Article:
Marcela Prieto and Sergio Verdugo
University of Southern California, Gould School of Law, Los Angeles, CA, United States
Universidad del Desarrollo, Santiago, Chile
In this issue
In issue 18:2 of 2020, I•CON published Neil Walker’s Foreword article. The article aimed to rescue the concept of sovereignty from irresoluble debates about the value and resilience of the state form and argued that it is through “the sovereignty surplus” that sovereignty continues to play a vital role today. Our first issue of 2021 opens with the Afterword section, where Fleur Johns, George Duke, Nicole Roughan, and Lucia Rubinelli critically engage with the Foreword article. The section closes with a rejoinder by Neil Walker.
Our Articles section begins with an article authored by Giovanni de Gregorio, which analyzes the development and main features of the European Union’s transition to what the author terms “digital constitutionalism.” Next, Harry Hobbs and George Williams conduct a legal survey of micronations through the development of a conceptual framework, an exploration of the various forms that micronations take, and an analysis of the issues micronations pose in public law.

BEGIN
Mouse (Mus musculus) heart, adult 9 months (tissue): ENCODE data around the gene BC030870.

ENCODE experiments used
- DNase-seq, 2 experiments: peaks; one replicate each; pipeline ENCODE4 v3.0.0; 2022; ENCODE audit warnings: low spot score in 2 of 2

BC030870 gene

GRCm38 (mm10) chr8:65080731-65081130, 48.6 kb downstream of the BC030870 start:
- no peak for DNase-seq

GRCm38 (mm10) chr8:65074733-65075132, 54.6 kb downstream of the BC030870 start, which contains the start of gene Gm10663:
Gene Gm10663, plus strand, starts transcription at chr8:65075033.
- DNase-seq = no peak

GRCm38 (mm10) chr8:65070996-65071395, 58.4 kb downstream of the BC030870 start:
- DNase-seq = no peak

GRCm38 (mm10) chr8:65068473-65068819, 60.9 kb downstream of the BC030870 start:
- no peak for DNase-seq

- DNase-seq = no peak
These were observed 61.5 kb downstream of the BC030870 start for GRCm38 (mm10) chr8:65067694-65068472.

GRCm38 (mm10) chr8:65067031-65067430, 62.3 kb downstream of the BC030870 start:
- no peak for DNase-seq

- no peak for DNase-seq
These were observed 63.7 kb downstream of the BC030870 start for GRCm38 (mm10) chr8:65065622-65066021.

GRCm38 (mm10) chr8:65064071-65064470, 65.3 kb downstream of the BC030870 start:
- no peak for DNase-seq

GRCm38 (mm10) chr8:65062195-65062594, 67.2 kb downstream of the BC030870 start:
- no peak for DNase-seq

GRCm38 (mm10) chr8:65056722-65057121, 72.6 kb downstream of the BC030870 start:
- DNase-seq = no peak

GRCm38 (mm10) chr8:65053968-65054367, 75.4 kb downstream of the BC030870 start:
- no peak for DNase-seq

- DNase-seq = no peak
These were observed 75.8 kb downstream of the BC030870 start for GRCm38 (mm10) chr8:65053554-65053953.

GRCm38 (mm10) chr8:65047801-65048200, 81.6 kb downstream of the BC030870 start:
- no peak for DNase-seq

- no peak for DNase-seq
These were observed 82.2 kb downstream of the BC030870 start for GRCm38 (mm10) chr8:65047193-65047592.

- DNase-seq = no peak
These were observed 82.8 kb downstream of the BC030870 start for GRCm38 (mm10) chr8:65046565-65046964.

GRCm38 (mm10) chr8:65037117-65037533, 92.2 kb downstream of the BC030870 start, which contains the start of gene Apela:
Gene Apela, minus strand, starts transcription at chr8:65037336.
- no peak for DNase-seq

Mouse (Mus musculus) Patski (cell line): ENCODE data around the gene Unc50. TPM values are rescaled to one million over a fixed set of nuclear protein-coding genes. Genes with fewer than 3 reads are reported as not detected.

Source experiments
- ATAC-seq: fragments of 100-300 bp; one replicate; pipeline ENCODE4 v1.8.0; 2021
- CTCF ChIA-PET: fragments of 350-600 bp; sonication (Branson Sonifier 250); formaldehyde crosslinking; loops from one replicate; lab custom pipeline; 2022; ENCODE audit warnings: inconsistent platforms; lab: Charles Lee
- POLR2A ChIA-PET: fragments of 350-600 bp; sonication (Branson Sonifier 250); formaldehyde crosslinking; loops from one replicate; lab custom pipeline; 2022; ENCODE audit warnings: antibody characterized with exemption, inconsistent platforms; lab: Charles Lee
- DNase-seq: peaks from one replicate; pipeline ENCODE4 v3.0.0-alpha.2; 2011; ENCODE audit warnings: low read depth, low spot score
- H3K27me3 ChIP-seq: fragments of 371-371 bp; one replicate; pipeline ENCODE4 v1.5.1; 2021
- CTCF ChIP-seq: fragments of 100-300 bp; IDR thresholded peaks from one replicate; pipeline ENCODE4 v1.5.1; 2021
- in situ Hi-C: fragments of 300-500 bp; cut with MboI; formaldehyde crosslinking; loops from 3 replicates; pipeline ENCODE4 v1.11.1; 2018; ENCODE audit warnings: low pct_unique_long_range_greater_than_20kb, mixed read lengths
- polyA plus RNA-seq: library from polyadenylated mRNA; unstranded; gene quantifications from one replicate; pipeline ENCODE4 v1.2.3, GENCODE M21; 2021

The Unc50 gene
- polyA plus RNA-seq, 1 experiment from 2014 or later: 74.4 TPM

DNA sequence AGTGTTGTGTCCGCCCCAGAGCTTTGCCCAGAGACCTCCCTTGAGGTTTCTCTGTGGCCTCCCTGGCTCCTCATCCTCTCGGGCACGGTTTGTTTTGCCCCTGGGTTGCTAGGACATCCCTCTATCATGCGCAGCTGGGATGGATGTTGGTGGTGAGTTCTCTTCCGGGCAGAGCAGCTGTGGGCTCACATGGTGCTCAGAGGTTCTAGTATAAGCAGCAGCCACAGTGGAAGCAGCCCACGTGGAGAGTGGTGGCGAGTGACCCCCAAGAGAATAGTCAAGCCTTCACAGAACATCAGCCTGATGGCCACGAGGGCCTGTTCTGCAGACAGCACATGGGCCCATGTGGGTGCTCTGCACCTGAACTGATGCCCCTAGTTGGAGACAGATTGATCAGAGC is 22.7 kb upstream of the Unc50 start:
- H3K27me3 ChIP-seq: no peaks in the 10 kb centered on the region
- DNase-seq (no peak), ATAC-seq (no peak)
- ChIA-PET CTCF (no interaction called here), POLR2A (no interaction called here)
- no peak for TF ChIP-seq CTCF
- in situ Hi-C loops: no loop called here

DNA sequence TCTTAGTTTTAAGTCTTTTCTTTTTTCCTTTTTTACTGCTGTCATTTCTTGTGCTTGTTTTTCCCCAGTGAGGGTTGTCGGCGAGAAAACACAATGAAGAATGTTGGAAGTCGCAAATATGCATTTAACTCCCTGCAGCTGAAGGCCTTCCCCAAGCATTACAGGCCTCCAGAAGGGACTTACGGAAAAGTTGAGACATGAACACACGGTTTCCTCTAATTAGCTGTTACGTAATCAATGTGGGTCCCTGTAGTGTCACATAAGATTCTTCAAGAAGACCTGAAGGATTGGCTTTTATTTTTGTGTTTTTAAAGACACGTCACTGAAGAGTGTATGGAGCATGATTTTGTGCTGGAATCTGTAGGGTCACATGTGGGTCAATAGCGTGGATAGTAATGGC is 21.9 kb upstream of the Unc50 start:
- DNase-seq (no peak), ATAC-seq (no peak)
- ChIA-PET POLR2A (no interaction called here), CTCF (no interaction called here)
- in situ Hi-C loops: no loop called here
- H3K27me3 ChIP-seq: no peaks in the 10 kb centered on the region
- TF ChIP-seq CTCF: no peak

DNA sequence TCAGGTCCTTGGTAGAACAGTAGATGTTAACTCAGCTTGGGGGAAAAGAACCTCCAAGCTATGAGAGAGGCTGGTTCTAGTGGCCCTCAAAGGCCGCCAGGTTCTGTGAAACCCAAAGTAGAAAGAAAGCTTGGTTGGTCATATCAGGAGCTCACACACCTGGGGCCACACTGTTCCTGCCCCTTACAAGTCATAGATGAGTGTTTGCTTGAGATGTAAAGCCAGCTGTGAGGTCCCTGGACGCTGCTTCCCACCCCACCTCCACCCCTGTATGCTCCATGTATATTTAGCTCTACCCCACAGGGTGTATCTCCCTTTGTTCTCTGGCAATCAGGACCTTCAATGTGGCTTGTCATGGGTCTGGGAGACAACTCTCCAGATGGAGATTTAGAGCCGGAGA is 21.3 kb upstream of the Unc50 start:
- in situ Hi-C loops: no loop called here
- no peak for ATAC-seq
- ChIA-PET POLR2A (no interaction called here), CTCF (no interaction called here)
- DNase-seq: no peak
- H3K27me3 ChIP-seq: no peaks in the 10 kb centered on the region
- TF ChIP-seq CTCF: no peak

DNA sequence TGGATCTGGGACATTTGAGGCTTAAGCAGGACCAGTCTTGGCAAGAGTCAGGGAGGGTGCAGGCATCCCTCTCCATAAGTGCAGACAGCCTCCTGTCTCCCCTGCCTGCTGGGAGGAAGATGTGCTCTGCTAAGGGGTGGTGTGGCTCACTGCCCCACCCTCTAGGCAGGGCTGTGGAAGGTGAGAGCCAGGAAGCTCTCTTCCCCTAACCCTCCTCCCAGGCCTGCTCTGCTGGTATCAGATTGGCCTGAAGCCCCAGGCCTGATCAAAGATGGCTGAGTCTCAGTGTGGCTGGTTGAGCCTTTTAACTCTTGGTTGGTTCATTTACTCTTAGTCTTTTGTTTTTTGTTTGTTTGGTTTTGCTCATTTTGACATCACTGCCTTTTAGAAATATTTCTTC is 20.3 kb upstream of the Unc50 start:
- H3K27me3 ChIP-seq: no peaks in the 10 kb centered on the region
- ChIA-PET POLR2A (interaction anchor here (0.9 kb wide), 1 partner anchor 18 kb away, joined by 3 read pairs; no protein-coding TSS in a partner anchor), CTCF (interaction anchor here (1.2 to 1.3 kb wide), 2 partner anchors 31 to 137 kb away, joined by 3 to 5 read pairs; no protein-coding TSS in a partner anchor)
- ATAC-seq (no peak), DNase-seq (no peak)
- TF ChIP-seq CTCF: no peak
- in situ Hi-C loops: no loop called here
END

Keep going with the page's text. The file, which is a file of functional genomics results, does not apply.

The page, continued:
Our Critical Review of Governance section contains an article by Melissa Loja, which analyzes cases from the courts of Singapore, Malaysia, and the Philippines, and argues that these courts, contrary to prevailing views, are engaging with international human rights law, but that this engagement is inconsistent and arbitrary.
In our Critical Review of Jurisprudence section, Po Jen Yap and Rehan Abeyratne analyze a judgment by the Appellate Division of the Bangladesh Supreme Court—whereby the court struck down amendments that restored sections of the original constitution—within the broader comparative literature regarding constitutional amendment and conclude that the decision was defensible on the basis of theoretical and pragmatic grounds.
Our Critical Review of Constitution-making section features an article by Sergio Verdugo and Marcela Prieto, which analyzes the Chilean constitution-making process from the perspective of aversive constitutionalism and argues that the Chilean process manifests a double aversion: against the Pinochet constitutional model and the Bolivarian approach to constitution-making.